Jamaica end with bronze in men's mile relay

By Paul Reid

Monday, July 28, 2014

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EUGENE, USA — The men's 4x400m team won a bronze medal as Jamaica finished the 15th IAAF world Junior Championships with six medals on yesterday's final day at Hayward Field.

The women's team was disqualified after placing fifth.

The men's team had one change from Saturday's preliminaries with 400m hurdles gold medallist Jaheel Hyde coming in on the anchor leg to help the team run a season's best 3 minutes 04.47 seconds behind the USA, who won the gold in a world junior leading 3 minutes 03.31 seconds to sweep the four relays. Japan were second in 3 minutes 04.11 seconds.

The placing was identical to the men's 4x100m on Saturday.

Twayne Crooks led off the race and handed over the baton in fifth place to Martin Manley, who ran a strong second leg to take the baton to Nathan Allen, who held the position going into the final leg.

Hyde appeared well set to challenge the USA's anchor leg runner Michael Cherry, running on his shoulder for most of the race until the final 150m when he was overtaken by the Japanese anchor leg runner.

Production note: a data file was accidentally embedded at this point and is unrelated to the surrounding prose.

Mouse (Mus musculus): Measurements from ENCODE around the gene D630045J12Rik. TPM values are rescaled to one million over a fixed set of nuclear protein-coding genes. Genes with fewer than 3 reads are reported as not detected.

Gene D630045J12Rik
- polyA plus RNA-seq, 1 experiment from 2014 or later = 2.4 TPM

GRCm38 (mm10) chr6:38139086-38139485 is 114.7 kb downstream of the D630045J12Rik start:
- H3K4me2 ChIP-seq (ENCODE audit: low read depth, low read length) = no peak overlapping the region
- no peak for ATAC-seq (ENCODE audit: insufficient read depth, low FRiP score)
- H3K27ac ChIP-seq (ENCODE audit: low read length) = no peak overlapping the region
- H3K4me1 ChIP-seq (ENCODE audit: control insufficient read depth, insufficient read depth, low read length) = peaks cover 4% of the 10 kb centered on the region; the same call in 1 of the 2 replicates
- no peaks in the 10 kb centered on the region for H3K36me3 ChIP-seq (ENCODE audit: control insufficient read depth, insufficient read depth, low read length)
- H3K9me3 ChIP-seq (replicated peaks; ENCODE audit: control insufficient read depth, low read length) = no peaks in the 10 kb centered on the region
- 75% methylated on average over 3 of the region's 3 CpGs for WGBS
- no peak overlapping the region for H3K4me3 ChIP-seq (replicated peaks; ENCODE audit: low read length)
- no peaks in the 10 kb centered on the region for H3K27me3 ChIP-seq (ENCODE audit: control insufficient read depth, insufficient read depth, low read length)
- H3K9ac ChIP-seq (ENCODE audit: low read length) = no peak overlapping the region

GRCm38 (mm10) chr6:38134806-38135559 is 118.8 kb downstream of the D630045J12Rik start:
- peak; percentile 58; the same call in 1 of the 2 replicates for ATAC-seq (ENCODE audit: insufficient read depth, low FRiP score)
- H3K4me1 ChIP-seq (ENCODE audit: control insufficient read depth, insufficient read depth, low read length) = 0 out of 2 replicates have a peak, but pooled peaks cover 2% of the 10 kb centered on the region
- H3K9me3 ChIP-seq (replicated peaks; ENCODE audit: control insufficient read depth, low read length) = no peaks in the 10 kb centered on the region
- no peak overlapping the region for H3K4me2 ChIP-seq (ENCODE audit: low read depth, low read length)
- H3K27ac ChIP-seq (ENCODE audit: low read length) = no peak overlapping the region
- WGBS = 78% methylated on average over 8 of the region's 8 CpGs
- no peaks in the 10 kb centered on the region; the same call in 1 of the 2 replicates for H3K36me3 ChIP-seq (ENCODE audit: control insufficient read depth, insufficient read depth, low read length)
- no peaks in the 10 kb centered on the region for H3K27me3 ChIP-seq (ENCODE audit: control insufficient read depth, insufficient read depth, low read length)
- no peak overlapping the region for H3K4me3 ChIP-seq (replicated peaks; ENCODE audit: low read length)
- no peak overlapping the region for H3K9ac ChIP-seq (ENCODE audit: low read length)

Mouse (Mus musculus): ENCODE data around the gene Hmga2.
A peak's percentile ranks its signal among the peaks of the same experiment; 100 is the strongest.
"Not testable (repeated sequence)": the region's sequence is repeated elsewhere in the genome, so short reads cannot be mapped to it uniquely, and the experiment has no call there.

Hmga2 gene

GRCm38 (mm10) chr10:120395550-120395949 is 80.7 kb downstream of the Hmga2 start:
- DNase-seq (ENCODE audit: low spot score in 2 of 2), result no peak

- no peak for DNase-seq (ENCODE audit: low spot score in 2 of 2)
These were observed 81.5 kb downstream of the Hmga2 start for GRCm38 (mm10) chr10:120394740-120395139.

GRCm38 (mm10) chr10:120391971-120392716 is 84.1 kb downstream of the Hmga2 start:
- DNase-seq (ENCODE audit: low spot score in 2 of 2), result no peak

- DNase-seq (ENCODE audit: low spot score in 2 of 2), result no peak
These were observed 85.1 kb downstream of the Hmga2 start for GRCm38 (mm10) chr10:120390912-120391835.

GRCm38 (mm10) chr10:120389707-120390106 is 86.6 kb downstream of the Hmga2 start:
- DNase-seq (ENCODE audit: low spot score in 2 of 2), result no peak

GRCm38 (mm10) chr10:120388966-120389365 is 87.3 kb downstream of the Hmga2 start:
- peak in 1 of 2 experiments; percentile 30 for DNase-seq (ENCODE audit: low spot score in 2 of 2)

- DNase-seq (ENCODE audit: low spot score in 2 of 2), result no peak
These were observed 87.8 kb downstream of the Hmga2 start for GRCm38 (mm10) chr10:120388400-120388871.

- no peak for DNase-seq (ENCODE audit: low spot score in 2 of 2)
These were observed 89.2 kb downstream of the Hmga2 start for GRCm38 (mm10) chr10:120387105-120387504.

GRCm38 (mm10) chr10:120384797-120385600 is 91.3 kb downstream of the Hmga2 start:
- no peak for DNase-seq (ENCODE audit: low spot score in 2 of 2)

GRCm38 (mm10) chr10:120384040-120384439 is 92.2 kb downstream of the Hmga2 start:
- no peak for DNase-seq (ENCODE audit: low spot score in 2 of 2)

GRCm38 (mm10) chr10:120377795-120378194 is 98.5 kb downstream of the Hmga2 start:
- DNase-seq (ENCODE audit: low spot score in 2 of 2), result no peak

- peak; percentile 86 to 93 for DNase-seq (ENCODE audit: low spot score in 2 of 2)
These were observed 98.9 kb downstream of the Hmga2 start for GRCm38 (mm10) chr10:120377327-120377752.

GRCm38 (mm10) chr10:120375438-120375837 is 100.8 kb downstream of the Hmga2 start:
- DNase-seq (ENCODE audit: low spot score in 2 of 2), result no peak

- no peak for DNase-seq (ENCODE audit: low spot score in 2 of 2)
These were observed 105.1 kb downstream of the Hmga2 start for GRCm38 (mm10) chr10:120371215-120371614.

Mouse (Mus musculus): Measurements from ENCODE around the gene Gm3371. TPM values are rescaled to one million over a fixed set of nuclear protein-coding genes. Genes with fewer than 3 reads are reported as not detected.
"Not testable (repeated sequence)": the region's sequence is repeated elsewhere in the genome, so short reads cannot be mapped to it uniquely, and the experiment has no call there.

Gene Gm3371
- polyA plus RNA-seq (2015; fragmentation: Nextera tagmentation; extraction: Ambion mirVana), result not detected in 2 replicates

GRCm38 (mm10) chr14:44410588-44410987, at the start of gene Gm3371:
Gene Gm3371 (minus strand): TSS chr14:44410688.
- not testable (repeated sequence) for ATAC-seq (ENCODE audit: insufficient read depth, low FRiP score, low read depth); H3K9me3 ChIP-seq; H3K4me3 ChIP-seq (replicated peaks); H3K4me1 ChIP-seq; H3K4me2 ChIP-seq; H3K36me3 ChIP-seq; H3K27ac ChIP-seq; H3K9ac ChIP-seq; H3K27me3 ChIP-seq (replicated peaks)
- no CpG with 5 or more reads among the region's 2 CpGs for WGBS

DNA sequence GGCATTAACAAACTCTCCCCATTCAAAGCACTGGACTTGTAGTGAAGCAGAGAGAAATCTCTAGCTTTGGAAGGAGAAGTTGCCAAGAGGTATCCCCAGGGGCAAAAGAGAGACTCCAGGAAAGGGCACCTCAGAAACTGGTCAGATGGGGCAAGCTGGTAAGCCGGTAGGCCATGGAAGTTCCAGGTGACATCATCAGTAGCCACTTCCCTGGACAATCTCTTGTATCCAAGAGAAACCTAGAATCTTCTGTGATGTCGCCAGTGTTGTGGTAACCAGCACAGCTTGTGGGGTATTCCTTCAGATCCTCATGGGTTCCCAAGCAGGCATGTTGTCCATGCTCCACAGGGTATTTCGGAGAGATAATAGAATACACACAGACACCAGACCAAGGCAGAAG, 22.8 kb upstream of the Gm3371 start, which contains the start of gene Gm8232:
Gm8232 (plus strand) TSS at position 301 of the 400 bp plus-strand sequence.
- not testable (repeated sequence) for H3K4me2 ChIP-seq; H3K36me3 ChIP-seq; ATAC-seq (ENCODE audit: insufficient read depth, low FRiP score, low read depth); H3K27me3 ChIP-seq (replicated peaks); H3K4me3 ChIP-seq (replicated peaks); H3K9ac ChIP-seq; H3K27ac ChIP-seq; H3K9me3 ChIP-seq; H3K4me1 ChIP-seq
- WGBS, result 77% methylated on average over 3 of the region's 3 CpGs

The six medals beat the five won two years ago in Barcelona, Spain, and equalled the number won in Bydgoszcz, Poland, in 2008.

Jamaica earned one gold from Hyde in the 400m hurdles, two silver from Tyler Mason in the 110m hurdles and women's 4x100m relays, and two bronze from the men's 4x100m and 4x400m relays.

Just before the relay teams took the track head coach Michael Carr told the Jamaica Observer that "overall we gave a strong team effort from management and athletes".

The week started with some difficulties. "It was challenging at the start, but that was expected. But going into the relays with five medals and hoping to get two more we have to be satisfied, given the conditions here."

In addition to Jaheel Hyde's gold medal in a new national junior record of 49.29 seconds, and Tyler Mason's silver in the 110m hurdles, also in a new national junior record of 13.06 seconds, Carr had high praise for Michael O'Hara, the bronze medallist in the 200m, whom he said. "dug deep for the medal".

Natalliah Whyte and Genekee Leith, made it to their respective finals, as well as discus thrower Glenford Watson, who had a personal best.

Krista Gay Taylor finished 11th in the high jump after clearing 1.73m and failing three times at 1.82m, the height she had cleared in the preliminaries on Friday to qualify for the final.

A tearful Taylor told the Observer a knee injury flared up during warm-ups and, despite trying to fight through the pain, she was unable to push off for the jumps.

Akela Jones of Barbados, who had won the women's long jump, withdrew from the high jump yesterday after the warm-ups.




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